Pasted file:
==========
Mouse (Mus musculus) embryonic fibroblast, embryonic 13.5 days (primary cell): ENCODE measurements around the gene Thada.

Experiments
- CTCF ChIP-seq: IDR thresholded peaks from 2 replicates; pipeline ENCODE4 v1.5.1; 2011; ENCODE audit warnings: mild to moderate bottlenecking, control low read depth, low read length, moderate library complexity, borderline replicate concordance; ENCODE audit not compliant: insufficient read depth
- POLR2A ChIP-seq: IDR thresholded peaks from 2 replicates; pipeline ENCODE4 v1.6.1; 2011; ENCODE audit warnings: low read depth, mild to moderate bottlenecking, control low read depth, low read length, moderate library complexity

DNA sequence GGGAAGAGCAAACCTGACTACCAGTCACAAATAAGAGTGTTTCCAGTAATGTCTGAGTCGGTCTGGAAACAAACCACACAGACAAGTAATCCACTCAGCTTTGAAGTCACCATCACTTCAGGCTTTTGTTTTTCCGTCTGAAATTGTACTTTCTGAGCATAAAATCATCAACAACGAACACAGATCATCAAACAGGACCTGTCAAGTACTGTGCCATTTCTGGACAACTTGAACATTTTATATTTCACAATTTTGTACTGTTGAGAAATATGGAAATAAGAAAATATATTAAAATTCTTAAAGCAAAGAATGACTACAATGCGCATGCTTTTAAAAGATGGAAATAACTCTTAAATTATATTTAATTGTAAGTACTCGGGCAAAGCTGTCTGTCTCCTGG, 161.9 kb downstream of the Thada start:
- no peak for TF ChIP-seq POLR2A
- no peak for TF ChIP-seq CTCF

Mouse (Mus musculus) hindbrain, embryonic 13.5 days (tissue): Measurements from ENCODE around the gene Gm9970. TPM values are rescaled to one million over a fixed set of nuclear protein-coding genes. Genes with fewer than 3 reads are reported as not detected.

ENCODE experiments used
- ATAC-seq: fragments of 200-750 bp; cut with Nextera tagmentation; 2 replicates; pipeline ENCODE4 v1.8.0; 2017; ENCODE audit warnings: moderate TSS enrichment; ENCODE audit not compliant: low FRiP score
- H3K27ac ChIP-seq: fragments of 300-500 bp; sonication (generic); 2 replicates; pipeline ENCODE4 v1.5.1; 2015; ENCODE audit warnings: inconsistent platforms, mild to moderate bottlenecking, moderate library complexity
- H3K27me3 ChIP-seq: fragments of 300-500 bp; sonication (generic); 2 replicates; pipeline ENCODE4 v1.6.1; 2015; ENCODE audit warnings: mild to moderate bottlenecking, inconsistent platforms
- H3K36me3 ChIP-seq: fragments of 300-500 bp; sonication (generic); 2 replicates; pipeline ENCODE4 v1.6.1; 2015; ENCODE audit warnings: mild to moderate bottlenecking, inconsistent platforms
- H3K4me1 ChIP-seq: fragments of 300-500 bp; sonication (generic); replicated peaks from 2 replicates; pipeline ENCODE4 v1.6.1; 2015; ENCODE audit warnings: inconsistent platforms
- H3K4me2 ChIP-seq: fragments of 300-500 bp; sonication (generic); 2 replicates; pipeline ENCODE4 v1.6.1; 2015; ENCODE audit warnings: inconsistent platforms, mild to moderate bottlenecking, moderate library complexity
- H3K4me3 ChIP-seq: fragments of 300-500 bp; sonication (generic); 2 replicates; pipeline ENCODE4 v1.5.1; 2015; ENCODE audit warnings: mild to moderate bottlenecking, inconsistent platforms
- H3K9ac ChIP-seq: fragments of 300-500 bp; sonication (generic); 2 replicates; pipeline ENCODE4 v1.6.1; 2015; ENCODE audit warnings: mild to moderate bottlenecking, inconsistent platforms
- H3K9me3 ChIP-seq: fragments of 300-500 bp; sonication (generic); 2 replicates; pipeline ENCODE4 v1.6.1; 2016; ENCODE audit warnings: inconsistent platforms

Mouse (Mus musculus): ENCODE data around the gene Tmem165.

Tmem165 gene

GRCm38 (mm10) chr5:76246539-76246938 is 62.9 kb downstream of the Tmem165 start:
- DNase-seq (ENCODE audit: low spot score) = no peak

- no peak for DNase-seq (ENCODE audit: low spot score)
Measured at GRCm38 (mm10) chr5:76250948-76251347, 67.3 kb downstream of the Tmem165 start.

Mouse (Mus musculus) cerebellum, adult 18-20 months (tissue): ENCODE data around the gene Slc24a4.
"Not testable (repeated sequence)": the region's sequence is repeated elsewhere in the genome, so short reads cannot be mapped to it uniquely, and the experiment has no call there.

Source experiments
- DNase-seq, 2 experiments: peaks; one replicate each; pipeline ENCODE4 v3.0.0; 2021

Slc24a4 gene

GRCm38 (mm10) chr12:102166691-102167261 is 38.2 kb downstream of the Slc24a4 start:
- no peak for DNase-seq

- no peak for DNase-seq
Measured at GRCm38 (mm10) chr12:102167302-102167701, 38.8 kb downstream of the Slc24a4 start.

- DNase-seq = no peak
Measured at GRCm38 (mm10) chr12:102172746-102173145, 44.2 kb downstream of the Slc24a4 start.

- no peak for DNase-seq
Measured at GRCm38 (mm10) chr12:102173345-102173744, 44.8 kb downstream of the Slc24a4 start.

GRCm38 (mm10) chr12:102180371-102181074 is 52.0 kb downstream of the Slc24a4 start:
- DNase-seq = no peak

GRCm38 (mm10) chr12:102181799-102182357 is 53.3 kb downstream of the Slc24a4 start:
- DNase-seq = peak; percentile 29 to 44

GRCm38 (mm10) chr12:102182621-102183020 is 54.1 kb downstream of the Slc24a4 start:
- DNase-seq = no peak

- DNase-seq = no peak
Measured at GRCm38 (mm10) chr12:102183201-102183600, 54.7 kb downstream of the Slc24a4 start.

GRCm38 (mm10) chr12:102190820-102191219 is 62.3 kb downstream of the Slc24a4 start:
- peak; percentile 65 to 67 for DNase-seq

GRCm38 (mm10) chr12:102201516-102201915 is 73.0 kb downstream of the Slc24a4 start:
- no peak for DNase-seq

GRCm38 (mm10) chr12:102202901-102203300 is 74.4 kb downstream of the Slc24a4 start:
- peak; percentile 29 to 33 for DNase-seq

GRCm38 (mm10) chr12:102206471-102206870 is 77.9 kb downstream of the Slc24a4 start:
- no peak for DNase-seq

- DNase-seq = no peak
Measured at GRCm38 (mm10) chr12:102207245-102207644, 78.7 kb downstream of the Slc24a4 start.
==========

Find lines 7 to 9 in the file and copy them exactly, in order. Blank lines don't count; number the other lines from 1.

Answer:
- no peak for TF ChIP-seq CTCF

Mouse (Mus musculus) hindbrain, embryonic 13.5 days (tissue): Measurements from ENCODE around the gene Gm9970. TPM values are rescaled to one million over a fixed set of nuclear protein-coding genes. Genes with fewer than 3 reads are reported as not detected.

ENCODE experiments used